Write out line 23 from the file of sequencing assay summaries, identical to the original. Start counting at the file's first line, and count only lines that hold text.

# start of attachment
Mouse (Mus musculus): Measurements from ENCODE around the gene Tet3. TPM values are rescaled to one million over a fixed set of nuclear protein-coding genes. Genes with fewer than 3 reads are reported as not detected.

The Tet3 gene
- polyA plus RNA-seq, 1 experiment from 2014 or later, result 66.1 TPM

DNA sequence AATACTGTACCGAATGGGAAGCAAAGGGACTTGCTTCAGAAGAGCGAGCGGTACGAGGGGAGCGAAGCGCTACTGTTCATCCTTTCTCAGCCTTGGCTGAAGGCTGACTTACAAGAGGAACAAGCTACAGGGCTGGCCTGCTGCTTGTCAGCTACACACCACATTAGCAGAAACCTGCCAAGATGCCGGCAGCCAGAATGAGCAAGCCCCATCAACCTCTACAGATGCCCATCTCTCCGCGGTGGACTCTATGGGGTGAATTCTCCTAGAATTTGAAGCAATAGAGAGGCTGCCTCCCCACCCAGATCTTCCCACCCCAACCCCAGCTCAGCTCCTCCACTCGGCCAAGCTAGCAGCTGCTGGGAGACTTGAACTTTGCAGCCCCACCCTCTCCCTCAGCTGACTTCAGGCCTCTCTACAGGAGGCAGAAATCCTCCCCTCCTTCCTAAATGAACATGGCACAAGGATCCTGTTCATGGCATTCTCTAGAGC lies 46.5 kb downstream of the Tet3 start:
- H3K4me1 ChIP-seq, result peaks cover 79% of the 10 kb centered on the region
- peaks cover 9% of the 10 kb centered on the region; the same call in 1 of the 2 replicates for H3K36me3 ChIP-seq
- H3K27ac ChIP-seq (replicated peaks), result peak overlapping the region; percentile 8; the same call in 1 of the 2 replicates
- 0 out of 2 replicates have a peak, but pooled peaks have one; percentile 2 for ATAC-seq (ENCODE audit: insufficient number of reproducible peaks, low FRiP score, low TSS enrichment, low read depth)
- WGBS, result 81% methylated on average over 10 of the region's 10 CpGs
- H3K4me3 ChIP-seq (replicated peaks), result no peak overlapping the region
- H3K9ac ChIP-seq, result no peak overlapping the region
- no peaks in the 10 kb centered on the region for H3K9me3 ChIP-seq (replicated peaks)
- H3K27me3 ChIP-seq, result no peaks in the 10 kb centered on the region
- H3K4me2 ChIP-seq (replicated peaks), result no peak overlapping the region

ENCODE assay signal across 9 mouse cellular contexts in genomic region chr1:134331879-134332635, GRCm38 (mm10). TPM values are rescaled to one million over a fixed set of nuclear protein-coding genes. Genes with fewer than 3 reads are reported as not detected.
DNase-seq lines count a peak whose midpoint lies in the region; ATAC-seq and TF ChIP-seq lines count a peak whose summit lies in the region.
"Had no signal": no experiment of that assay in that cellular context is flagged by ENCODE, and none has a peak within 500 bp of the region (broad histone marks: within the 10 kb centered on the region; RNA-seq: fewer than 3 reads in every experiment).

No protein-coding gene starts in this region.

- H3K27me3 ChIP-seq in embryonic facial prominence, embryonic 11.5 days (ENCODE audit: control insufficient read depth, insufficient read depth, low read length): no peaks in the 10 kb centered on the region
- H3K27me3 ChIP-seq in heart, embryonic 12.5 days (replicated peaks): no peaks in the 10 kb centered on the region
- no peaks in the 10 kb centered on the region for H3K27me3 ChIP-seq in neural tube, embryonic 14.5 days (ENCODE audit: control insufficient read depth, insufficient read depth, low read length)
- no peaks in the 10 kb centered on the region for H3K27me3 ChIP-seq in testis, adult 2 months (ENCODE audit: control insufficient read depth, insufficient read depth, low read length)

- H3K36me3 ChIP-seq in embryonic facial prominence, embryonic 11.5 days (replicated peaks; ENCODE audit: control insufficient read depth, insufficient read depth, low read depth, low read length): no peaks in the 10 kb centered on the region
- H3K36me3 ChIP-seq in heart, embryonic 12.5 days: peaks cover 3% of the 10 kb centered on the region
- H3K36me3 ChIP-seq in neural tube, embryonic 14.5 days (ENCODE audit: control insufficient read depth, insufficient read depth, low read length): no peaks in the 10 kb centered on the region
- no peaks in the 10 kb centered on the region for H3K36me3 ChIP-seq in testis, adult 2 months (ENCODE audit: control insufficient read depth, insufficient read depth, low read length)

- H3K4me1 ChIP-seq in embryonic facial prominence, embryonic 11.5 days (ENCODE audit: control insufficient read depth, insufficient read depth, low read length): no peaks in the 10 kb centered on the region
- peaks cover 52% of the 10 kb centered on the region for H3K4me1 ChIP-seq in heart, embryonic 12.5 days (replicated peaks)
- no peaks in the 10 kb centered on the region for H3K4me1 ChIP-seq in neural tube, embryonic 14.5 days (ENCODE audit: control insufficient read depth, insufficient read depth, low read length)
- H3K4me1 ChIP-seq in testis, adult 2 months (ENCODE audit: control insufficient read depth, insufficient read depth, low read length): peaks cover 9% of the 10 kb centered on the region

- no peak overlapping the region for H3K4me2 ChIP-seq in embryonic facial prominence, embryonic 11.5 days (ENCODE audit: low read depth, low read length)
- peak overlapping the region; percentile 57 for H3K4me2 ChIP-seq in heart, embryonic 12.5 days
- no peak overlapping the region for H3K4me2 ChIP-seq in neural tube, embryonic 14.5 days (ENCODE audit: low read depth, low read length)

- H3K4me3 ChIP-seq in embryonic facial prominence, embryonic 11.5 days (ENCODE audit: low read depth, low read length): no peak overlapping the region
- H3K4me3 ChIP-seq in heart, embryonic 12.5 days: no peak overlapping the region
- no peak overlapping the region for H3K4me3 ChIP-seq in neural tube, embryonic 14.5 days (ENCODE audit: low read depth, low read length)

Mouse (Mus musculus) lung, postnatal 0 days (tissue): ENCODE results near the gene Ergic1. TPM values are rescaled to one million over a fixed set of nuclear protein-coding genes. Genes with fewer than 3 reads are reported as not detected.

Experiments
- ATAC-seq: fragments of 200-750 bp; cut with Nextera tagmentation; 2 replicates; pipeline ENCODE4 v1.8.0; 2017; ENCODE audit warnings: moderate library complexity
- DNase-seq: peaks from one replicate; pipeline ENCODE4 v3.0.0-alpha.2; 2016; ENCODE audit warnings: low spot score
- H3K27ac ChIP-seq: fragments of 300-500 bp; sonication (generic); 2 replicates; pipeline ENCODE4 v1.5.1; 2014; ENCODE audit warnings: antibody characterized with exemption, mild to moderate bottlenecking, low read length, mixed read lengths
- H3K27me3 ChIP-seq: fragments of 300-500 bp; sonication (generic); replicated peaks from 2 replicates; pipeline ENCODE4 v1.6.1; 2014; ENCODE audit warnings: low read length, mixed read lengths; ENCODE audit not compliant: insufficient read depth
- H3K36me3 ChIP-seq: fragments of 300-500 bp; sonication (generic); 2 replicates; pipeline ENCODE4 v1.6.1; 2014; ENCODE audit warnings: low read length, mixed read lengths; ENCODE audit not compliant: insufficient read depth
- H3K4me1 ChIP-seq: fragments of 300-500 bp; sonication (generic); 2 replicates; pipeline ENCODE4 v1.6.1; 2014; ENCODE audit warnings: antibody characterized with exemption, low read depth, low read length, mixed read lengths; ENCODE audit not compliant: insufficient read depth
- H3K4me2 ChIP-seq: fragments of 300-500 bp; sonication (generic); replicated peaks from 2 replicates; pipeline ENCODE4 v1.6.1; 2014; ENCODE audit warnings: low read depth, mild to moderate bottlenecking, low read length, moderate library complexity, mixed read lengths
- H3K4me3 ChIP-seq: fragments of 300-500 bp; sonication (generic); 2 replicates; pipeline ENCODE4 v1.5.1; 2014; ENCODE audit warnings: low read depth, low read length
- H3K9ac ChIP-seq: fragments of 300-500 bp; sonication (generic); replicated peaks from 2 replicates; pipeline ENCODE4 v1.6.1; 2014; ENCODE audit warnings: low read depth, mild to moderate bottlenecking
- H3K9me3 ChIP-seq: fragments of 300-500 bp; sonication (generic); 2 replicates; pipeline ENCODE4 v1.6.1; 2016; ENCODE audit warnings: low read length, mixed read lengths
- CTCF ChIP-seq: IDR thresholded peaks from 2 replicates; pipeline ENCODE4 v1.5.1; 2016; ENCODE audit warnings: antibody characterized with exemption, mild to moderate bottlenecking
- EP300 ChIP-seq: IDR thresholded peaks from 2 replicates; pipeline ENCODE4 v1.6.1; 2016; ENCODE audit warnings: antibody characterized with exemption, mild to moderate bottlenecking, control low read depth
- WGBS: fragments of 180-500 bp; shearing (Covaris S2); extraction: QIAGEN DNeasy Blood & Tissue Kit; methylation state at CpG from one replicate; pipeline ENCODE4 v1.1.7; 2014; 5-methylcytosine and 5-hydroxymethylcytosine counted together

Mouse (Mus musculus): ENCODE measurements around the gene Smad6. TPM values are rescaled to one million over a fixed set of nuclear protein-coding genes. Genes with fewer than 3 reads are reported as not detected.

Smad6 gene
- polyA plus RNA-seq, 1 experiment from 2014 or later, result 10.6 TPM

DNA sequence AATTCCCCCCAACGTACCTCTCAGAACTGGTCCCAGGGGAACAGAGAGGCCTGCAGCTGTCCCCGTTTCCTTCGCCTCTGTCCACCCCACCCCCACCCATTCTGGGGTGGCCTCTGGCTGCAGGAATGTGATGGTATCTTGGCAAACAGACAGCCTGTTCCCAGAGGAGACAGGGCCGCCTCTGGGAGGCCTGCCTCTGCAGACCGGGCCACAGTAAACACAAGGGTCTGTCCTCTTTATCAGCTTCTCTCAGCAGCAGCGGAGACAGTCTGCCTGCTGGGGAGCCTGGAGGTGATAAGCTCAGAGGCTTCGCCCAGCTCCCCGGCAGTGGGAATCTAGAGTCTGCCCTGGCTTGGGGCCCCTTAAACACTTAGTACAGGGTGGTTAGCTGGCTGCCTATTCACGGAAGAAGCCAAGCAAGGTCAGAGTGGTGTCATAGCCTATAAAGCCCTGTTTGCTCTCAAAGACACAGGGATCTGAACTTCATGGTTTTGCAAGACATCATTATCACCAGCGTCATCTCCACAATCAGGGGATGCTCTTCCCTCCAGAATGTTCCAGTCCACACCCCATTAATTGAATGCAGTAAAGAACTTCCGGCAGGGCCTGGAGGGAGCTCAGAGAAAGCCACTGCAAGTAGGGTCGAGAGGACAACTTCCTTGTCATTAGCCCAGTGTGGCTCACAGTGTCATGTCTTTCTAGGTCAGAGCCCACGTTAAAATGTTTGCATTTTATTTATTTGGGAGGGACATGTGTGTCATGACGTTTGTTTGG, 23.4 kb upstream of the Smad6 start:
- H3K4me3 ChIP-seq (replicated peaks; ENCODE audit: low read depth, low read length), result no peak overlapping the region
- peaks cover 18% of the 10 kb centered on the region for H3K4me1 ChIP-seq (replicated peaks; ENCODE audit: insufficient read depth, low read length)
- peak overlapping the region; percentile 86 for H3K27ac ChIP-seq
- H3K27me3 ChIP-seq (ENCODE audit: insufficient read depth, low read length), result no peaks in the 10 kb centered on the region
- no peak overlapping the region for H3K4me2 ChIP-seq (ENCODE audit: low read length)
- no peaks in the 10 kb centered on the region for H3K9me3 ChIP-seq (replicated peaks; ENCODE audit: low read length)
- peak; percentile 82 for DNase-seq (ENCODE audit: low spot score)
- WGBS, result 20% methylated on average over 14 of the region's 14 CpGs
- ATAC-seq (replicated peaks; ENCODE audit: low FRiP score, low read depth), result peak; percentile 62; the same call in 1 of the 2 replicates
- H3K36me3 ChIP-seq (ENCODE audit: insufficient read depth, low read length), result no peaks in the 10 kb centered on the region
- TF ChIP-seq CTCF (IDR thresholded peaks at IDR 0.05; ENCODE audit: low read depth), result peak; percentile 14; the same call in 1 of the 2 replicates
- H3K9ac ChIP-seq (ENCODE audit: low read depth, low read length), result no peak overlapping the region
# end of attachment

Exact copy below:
- H3K36me3 ChIP-seq in embryonic facial prominence, embryonic 11.5 days (replicated peaks; ENCODE audit: control insufficient read depth, insufficient read depth, low read depth, low read length): no peaks in the 10 kb centered on the region